Tehran’s outspoken MP, Ali Motahari, has lambasted the chief commander of the Islamic Revolutionary Guards Corps (IRGC) for recent comments on the possibility of Tehran-Washington rapprochement.
“On issues like negotiating with the United States, the IRGC should obey the establishment’s decision,” Motahari said on August 2.
On July 31, IRGC chief Mohammad Ali Jafari had dismissed U.S. President Donald Trump's tentative offer of talks with Tehran, saying Iran was not like North Korea.
Trump had announced on July 30 that he would be willing to meet Iran's leader without preconditions to discuss how to improve ties after he pulled the United States out of the 2015 Iran nuclear deal.
"Mr. Trump! Iran is not North Korea to accept your offer for a meeting," Jafari was quoted as saying by the Fars News agency. "Even U.S. presidents after you will not see that day."
In his open letter to Trump, Jafari went further, saying, “The Iranian nation has many differences with those nations that submit to domination, and will never allow its authorities to hold talks and meetings with the Great Satan,” referring to the United States.
Speaking at a White House news conference on July 30, Trump had said, “I would certainly meet with Iran if they wanted to meet.” Asked if he had any preconditions for such a meeting, Trump replied, “No preconditions. If they want to meet, I’ll meet.”
Trump’s offer of talks came only days after he cautioned Iran in a tweet responding to President Hassan Rouhani’s earlier vitriolic comment effectively threatening Washington and said, “You will suffer consequences the likes of which few throughout history have ever suffered before.”
Responding to the tentative offer, IRGC-run Fars cited Jafari as saying, “Former U.S. presidents learned better than Trump that Iran and its people could not be threatened, and that they would instead close their ranks and strengthen their unity against any foreign threat and pressure."
“You will take to the grave the dream of Iranian officials asking you for a meeting or getting the permission to meet you from their nation. You will never live to see that day,” Jafari said.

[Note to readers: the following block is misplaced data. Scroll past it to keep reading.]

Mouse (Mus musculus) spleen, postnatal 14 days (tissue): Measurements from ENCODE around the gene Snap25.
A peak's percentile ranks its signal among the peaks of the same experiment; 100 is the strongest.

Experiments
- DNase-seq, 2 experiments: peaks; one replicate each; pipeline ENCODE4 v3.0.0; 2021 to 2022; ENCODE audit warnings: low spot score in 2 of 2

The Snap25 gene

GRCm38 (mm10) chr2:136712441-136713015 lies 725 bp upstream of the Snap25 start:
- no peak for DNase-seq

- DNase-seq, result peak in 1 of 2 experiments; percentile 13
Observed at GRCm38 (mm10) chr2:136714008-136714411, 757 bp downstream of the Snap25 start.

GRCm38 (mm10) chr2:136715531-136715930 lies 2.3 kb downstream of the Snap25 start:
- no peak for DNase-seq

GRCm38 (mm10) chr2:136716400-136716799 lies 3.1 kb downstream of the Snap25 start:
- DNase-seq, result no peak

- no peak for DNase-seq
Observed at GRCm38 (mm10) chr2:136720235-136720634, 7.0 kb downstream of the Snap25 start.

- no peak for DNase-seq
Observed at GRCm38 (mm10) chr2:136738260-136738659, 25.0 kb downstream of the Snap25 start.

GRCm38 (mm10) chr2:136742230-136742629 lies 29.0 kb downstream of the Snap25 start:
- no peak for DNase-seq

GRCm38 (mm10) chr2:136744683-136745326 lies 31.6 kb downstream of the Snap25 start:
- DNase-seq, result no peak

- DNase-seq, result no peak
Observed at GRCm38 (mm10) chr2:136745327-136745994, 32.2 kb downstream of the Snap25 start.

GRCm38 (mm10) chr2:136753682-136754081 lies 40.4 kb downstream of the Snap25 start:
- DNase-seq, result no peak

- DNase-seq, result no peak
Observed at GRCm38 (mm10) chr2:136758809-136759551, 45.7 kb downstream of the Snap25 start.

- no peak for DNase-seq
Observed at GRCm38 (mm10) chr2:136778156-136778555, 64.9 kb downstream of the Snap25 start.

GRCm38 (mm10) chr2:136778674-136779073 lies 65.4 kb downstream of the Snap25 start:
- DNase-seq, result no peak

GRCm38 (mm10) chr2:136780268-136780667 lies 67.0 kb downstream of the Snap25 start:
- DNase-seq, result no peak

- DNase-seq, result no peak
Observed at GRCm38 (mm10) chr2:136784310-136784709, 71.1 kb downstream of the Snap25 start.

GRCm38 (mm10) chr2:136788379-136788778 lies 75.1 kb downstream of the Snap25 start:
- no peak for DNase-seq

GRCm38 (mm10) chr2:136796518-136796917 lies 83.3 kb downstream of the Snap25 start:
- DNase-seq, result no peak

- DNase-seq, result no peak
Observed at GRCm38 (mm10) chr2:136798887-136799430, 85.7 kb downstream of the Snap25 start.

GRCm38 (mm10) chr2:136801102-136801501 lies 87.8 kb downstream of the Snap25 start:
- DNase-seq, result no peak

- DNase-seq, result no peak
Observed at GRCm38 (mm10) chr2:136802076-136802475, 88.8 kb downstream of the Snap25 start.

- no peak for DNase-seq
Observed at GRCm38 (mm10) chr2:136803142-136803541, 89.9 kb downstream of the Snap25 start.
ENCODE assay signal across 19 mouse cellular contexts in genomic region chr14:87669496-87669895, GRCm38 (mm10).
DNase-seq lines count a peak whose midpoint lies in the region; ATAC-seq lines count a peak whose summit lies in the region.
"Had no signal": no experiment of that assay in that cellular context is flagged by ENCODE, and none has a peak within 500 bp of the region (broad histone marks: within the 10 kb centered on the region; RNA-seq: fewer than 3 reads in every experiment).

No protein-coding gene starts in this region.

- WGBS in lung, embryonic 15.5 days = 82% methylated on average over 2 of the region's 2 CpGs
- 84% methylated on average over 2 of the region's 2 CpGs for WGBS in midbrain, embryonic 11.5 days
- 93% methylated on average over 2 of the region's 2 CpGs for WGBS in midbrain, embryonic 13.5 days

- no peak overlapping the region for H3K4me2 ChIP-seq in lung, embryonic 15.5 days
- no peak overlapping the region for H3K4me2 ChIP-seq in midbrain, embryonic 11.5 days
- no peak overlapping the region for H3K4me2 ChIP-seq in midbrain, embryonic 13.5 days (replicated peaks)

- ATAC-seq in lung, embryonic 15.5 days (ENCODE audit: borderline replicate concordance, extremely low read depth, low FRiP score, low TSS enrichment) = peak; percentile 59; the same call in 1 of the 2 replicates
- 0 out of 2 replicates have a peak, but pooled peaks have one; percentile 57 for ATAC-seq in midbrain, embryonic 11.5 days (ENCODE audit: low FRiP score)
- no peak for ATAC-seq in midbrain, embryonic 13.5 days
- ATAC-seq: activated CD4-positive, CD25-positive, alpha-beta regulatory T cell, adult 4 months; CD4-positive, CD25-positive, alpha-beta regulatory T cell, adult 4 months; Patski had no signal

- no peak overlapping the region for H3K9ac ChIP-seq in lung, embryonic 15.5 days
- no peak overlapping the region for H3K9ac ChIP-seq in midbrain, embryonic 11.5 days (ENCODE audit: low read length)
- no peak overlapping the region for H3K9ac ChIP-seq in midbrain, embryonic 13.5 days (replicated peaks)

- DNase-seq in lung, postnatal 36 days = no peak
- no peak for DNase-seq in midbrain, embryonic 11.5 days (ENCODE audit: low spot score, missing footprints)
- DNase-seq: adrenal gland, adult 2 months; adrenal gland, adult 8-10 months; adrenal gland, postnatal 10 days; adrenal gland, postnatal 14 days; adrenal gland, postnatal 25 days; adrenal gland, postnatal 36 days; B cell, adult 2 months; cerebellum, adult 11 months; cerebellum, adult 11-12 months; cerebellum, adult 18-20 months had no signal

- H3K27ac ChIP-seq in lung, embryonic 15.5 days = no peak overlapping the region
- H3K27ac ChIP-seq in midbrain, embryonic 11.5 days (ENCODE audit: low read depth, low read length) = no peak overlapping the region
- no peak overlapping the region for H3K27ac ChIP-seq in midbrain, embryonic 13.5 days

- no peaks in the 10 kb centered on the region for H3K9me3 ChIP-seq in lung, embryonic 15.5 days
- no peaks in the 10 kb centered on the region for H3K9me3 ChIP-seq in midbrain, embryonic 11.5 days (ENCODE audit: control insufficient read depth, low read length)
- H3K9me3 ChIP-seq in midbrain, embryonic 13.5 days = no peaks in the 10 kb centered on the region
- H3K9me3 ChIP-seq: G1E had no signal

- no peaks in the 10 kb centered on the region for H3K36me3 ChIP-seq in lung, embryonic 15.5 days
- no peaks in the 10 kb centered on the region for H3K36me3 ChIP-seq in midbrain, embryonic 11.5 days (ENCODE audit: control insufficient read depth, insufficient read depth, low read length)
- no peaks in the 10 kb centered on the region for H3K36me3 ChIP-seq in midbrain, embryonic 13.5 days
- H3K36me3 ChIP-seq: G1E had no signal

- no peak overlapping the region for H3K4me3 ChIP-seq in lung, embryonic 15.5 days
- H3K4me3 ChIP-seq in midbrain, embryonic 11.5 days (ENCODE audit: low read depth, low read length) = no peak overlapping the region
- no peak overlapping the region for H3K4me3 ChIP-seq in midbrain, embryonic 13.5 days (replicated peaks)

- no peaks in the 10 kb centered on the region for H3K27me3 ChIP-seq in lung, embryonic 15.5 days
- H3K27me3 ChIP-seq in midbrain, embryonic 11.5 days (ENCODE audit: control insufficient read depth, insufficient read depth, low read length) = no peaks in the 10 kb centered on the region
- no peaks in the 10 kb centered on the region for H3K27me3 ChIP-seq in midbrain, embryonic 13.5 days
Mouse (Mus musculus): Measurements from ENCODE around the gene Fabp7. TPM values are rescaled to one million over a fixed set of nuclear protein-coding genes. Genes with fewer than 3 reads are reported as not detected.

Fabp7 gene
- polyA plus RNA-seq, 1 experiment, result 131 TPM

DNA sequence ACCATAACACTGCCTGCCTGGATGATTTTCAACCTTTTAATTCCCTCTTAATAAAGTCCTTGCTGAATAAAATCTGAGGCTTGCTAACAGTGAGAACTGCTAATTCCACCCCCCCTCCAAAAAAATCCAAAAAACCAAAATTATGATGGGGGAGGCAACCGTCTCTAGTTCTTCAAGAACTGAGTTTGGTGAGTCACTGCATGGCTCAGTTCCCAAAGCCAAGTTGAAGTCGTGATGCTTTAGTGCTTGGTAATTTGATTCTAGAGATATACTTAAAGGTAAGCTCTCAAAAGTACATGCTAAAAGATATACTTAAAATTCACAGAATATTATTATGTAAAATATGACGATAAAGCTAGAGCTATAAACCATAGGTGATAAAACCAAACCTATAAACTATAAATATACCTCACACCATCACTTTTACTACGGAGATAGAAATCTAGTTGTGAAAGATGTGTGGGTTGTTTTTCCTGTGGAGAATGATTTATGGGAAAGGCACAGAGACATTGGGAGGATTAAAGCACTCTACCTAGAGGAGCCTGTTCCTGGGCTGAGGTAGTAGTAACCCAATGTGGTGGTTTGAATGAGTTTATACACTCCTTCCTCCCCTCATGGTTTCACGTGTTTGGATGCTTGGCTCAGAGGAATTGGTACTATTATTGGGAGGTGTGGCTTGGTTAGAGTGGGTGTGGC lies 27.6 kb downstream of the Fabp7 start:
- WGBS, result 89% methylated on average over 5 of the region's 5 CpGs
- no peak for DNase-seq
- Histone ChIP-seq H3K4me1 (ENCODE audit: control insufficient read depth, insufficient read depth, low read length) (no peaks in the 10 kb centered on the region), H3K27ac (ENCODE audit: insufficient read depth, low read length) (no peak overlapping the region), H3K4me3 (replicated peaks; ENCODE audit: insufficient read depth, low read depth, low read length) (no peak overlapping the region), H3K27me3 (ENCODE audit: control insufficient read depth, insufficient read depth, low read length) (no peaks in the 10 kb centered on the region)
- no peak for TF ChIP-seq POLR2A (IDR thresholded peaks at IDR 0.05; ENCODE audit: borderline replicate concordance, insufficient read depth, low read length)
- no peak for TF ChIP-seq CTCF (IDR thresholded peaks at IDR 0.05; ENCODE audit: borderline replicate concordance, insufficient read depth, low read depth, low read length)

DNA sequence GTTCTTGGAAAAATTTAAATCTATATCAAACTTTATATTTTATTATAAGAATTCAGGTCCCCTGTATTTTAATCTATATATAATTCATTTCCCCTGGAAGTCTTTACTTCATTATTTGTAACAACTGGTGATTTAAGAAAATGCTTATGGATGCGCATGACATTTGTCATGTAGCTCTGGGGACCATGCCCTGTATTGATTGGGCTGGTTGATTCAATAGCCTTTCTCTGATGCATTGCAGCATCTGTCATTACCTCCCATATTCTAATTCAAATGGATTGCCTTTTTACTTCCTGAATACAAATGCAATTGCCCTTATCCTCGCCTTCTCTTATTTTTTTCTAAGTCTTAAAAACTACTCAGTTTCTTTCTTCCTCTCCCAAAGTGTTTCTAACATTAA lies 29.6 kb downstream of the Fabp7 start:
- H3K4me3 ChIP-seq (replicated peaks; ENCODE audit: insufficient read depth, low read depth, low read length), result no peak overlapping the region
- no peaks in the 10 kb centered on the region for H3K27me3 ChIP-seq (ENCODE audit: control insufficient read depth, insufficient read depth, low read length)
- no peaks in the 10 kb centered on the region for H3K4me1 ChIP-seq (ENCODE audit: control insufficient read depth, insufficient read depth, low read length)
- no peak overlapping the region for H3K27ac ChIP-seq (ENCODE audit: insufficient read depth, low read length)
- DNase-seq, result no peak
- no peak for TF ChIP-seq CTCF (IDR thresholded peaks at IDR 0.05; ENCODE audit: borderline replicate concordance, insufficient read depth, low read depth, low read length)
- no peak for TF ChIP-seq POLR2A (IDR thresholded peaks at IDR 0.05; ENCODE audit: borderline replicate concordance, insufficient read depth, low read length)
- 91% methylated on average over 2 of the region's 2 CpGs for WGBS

Motahari, renowned for not mincing his words, has dismissed Jafari’s remarks as unwarranted, reiterating, “You [Gen.] and our other good ‘mujahid’ brothers in IRGC are aware of the fact that in issues concerning talks with the United States, or refrain from any negotiations with it, IRGC should obey the decision made by top authorities of the regime and avoid making personal comments.”
Moreover, Motahari added, “Making comments on behalf of the nation is the responsibility of the person elected by the people, i.e. the president, and nobody in other positions is entitled to do that.”
Referring to guidelines issued by the founder of the Islamic Republic, Ayatollah Ruhollah Khomeini, the deputy speaker also said, “Military personnel are banned from engagement in political affairs.”
Motahari’s open letter to Jafari was published before Iran's supreme leader and President Hassan Rouhani had responded to Trump’s offer.
In the meantime, several pro-reform political figures, including the spokesman of former President Mohammad Khatami, have joined voices with Motahari in rebuking Jafari for his comments.
“Based on the constitution, military forces are subservient to the orders of the Supreme National Security Council [headed by the president], and they do not have the right to set the political agenda for the country,” said Abdollah Ramazanzadeh.
However, several political heavyweights close to Rouhani, including a member of the influential Expediency Discerning Council, former speaker, and mid-ranking cleric Ali Akbar Nateq Nouri, have insisted that Tehran should not talk to Washington.
Nonetheless, on July 31, the U.S. president told a rally in Tampa, Florida, “I have a feeling they [Iranians] will be talking to us pretty soon -- And maybe not, and that’s OK, too.”